C-Hive ● Gothenburg, Sweden
University ● Chalmers Technical University
Task ● Renovation & Addition of storey, Mirke district, Wuppertal
The texts were written by the teams themselves and will be updated during the competition.
About the team
Students and faculty members of Chalmers Architecture & Civil Engineering Department (ACE) are participating in SDE21 as Team Sweden with the project C-Hive. C-Hive is a platform for the research that is done at Chalmers and the project will connect to and draw on current ongoing research projects that focus on additive manufacturing, circular kitchens, as well as co-living and co-working.
Today half of the global population live in cities and the UN World Urbanization Prospects estimates that in 2050 two thirds of the population will be concentrated in urban areas. We see this increase of population as an opportunity to create innovative housing solutions that contribute to the ecological, economical and social development of cities. A denser city requires that we rethink our lifestyles and how we use and live in buildings.
Due to the rapid changes in our living and working situations, our environments have not had the time or the capacity to adapt. As we need to change our living arrangements to accompany and improve our lives, living-working spaces, as public/ private interfaces around kitchen and living areas, are a potential solution for healthier, more sustainable, and contemporary equitable and just architecture.
The main focus for C-Hive is to develop cellulose-based additive manufacturing, while being a platform to support research at Chalmers on co-living situations and flexibility. Our goal is to create a building typology that mixes co-living and co-working spaces using innovative solutions to tackle the environmental and societal challenges of urban living of both today and tomorrow.
Team Sweden is interested in exploring how live/work spaces can form a public/private interface around the kitchen and living areas. Thus, as we are witnessing a rise in loneliness-induced disorders in cities, everyday interaction and sharing experiences would help people from different backgrounds reconnect. The corollary would allow for mixed use of spaces, mixing public and private, and help a human scale urban environment to develop. Finally, as we are observing rising prices on the housing market, this dynamic living arrangement we are striving for shall propose a more accurate and optimised use of space.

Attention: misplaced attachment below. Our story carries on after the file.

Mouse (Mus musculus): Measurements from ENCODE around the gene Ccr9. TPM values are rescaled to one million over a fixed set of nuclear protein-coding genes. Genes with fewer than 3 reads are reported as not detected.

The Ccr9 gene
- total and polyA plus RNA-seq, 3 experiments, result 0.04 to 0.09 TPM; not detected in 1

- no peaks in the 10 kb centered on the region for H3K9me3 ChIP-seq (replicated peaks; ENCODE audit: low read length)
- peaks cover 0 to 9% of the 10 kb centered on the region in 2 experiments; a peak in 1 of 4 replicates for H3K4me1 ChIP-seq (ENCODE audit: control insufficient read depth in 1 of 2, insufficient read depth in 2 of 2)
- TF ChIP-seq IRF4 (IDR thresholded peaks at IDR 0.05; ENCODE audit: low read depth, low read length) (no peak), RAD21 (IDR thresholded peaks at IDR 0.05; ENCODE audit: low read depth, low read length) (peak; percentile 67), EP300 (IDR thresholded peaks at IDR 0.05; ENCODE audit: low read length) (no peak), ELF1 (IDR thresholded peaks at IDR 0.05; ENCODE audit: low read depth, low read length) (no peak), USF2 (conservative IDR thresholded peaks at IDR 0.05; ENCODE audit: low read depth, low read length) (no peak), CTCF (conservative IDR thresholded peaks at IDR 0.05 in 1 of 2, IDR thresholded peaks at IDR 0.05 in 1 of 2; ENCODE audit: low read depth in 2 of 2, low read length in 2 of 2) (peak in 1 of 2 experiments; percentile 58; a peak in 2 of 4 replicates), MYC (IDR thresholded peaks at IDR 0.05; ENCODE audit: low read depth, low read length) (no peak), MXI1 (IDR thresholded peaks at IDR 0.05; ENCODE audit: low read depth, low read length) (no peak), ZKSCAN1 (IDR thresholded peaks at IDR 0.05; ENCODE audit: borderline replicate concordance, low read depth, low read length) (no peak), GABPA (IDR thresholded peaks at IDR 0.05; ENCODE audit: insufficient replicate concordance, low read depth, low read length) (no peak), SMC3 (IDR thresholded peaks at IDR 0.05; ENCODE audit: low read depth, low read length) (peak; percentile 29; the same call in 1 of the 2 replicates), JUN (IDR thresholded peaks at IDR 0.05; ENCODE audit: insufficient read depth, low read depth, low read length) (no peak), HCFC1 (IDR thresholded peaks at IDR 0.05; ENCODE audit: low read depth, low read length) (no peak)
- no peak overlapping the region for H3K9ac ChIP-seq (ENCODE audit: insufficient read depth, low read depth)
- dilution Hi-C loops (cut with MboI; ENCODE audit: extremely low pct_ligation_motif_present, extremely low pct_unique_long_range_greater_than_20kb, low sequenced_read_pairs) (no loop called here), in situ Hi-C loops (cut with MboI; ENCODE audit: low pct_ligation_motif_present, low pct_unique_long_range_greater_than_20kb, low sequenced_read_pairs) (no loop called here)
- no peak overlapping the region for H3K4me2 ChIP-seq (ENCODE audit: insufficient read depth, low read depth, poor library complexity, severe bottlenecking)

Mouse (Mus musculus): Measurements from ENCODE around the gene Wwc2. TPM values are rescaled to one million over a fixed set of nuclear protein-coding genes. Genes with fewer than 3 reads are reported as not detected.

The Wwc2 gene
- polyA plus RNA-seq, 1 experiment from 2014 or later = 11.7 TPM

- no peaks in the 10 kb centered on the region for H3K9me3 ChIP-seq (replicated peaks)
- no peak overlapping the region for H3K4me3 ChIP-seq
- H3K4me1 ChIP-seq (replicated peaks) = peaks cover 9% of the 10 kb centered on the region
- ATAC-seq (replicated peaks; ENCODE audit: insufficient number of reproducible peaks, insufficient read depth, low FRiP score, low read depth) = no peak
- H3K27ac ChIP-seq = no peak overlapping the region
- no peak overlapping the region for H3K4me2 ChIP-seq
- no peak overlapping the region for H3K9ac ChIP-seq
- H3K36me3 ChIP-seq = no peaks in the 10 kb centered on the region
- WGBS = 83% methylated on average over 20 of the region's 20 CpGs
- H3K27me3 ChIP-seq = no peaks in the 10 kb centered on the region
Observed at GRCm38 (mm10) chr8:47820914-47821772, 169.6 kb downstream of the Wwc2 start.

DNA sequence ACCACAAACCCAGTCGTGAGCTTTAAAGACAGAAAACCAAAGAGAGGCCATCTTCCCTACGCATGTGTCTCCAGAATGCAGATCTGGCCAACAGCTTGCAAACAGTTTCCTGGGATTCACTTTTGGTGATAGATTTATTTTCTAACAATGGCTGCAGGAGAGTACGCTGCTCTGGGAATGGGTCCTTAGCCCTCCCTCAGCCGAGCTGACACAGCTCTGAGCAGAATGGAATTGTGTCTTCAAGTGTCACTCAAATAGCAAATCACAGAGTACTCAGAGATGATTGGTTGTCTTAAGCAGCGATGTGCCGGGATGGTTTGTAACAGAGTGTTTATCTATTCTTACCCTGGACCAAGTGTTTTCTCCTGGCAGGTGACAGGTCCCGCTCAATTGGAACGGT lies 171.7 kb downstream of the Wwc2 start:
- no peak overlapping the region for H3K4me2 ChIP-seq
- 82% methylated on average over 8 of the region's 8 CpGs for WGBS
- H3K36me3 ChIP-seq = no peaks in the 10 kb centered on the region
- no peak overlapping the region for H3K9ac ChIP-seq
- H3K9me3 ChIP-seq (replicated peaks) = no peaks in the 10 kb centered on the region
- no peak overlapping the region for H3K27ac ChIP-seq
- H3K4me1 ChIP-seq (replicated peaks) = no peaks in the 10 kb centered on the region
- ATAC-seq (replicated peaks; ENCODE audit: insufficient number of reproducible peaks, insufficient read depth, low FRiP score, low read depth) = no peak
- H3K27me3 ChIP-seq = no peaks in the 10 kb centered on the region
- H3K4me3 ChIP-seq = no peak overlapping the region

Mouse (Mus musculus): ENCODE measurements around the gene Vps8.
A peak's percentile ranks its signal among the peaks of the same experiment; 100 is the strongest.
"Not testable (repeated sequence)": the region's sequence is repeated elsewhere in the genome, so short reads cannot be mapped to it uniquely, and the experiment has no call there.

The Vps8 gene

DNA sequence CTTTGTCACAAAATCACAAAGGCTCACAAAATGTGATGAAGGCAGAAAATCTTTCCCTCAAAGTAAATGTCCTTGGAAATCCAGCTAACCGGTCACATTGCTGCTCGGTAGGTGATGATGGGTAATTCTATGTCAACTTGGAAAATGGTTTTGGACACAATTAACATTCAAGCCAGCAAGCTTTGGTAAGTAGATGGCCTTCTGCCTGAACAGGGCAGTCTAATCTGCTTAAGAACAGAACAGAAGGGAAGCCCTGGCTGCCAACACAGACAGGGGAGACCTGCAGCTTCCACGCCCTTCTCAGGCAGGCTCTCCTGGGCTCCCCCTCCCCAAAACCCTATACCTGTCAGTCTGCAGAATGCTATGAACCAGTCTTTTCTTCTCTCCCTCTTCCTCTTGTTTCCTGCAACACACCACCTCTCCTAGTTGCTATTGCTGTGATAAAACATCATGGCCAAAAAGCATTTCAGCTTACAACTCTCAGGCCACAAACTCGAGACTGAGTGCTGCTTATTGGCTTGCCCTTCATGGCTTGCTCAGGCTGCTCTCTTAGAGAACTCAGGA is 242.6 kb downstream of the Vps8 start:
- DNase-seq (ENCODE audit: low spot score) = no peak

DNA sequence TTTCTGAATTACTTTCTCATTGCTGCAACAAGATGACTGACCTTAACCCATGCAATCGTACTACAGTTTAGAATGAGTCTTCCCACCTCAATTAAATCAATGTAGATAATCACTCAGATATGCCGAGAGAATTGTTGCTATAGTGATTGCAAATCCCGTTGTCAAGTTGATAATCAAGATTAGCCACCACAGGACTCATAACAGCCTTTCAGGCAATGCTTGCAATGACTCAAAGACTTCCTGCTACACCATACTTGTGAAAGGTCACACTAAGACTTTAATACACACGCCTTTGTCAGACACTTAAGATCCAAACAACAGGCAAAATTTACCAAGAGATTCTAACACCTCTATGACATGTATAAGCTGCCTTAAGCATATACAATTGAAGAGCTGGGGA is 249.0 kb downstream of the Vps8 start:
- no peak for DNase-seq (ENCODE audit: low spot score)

Today the addition of stories is often found in residential and office buildings. In urban areas, warehouses and old factory buildings are also being extended more and more frequently. The diversity of use revives the urban space. Rooftop extensions ultimately can not only form a public luxury, but also create a platform for intensive solar energy utilization.
The C-Hive co-live/work unit will be constructed using lightweight cellulose-based 3D-printed elements allowing for urban densification by integrating the unit on the rooftops of existing buildings. The C-Hive plus energy solar unit will become the world’s first building to use a cellulose based additive manufacturing system.
With C-Hive we are proposing to build on top of the existing building stock. This method reclaims the unused city spaces and opens up the roof for public use. Sweden has a large low-density housing stock of 3-5 story buildings from the 1960’s and the 1970’s. Today many of these projects are being upgraded with added stories. Building on top of existing structures comes with challenges such as weight limitations, additional infrastructure and disruption and nuisance for existing tenants caused by construction.
To tackle these restrictions C-Hive will be constructed with timber construction combined with a cellulose-based 3D-printing system using additive manufacturing. This would allow the construction of rooftop additions to be lightweight and cause minimum disruption whilst using a fully recyclable renewable resource which is a waste product of the Swedish forestry industry.